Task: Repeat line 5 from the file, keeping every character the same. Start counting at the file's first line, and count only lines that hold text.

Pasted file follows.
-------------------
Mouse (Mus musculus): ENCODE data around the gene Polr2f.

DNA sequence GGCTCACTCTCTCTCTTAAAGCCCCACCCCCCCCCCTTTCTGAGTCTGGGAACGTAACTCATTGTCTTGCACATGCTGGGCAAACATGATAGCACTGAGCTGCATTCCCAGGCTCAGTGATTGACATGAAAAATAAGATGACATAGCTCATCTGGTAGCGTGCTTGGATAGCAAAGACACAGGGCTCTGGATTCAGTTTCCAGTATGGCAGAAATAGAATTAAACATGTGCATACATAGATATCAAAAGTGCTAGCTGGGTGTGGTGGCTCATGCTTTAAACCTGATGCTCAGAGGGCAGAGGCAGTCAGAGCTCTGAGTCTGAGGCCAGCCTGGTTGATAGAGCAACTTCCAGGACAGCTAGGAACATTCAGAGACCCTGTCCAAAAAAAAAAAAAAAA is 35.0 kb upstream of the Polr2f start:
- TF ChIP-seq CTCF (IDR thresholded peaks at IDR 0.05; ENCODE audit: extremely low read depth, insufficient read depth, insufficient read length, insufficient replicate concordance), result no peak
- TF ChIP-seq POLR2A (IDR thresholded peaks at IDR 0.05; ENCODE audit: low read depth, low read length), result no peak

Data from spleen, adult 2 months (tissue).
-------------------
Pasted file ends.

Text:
Data from spleen, adult 2 months (tissue).